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Quick, expandable Cardbased conflict. Do these seem workable?

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Torrent
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So I have a conflict mechanic I've been pondering. Here are several versions inspired by CCGs. Does this exist already enough to seem like a ripoff? As always any mechnical feedback is appreciated. Even a quick thought on which seems the most interesting.
The background game is a FF Style-RPG/Dungeon Crawler. Each player has a group of 3 characters or so. I want something quick for the combat/resolution that is still upgradable and expandable as characters progress.

1) Each Card has a power icon on it, a no-cost ability, and a cost ability. On your turn you play a card, you can either use its nocost ability, or if you have enough power you can use the cost ability. At the end of your turn, you add this card to the power stack. So as you play cards you start with weak (nocost) abilities and end up getting into the big hitters. I like that it will have a defined end, as I expect some Cost abilities will scale with power. Power Icons are based on schools of attacks, perhaps class based. So as you expand you add new "cards" to the "deck".

2) Similar to 1, except the power icons aren't on the cards, you just the card into the power stack. In order to use a costed ability, you have to discard an appropriate number of cards from the power stack.
Not sure there are advantages here, just thought about it.

3) Power is accumulated by the character itself as an energy number, instead of being a stack of cards. So a discarded/played card is gone, but has the same idea of nocost and costed ability,just the cost comes from the characters themselves.
This has some advantages to allow characters to act differently, but it isn't quite as 'slick' feeling to me.

So any feedback or thoughts would be appreciated. I want each battle to be 60-90 seconds if possible.

fecundity
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At first I wanted to say:

At first I wanted to say: Option 1 sounds the most thematic, because the cards can represent different bits of loot-- magic items, weapons, armour, and so on.

Then I thought: That makes it start to sound like Munchkin.

brisingre
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I like it

The idea of making a fantasy combat card game has been done a hundred times. However, making a combat card game that is simply blindingly fast (as was done to character-scale combat in Anachronism, for instance) is new to the best of my knowledge. Just because I haven't heard of it doesn't mean it doesn't exist, but it probably means it's not mainstream enough to occupy the niche. In short, it sounds workable to me.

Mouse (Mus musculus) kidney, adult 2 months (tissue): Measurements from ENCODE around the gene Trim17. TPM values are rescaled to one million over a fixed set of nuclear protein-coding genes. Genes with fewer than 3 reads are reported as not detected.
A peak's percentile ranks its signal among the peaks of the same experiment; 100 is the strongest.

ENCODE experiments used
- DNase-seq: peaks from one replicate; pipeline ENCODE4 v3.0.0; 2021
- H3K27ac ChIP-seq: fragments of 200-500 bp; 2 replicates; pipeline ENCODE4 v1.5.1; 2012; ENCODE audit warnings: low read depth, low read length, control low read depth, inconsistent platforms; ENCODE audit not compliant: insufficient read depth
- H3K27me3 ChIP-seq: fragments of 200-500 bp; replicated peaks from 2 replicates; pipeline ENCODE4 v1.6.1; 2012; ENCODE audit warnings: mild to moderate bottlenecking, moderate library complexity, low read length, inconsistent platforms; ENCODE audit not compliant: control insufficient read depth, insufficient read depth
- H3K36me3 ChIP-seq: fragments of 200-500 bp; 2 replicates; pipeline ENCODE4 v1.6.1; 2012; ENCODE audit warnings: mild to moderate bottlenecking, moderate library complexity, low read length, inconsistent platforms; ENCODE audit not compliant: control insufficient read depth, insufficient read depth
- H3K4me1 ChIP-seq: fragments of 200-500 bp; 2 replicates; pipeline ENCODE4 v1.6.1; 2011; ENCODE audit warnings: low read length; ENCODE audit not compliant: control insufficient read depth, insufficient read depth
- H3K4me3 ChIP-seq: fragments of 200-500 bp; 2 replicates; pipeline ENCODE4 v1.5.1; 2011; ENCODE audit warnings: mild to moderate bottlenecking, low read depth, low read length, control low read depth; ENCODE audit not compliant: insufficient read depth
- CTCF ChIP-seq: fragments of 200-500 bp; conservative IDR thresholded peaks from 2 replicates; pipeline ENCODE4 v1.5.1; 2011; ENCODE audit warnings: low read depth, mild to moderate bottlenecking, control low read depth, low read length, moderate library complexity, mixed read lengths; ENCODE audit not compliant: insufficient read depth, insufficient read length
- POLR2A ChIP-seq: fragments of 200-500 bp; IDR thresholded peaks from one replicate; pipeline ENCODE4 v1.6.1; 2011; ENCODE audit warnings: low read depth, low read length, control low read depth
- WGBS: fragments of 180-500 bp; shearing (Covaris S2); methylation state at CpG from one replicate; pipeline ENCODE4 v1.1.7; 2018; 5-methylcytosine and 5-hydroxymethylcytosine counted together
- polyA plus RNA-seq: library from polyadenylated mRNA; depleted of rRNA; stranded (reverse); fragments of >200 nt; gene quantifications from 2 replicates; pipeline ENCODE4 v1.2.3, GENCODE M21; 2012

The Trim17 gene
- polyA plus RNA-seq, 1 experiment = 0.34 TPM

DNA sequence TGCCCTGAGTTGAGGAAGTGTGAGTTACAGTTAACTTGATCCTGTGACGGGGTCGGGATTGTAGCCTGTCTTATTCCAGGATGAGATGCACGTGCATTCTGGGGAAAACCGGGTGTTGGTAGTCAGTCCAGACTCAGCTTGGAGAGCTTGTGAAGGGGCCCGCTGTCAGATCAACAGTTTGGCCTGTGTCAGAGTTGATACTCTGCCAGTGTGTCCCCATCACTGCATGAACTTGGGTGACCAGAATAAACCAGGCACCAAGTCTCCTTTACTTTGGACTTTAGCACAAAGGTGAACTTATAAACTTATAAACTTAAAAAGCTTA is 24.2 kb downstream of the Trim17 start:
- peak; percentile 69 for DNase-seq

Torrent
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@fecundity: The cards would

@fecundity: The cards would be less likely to be items and more likely to be moves/skills. Although I can imagine (ala Starcraft tBG) that having certain items adds cards to your deck as the special abilities of those items. It is supposed to be quasi-cinematic, turn parry thrust dodge oo oo aha.

@brisingre: Yeah, BGG is down, but I do want to look at what you mentioned in Anachronism. The reason this has got to be lightening fast is that it really isn't the main meat of the game. It is the conflict resolution system of a larger system. So I can't have 5-10 minute battles and still expect people to stay interested. That said I want the conflicts to carry a lot of the 'providing choices' load so they definitely need to be long enough to be tactical, and you need to feel both like you made good or bad decisions, and have the incentive to improve the character deck.

magic_user
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Check out DragonLance Fifth Age (SAGA Rules System)

This card set has fairly simple rules that, at least in our games, played very fast. There are similarities to your #1 and #2 (more like #2). Checking it out might at least give you more ideas.

Good luck!
Jim C.

brisingre
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Anachronism

Well, it's not a two minute game. It's a ten minute game. Buttonmen is a two minute game (I haven't played it, for the record.)

Torrent
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Do you have a link to this

Do you have a link to this Dragonlance game? I did a very quick search in BGG and didn't see anything that looked like what I expected. What I saw had dice.., which might be ok as I didn't have time to read the whole thing.

I looked at Anachronism, also briefly, and it looks intersting enough to go back and look at the cards more closely.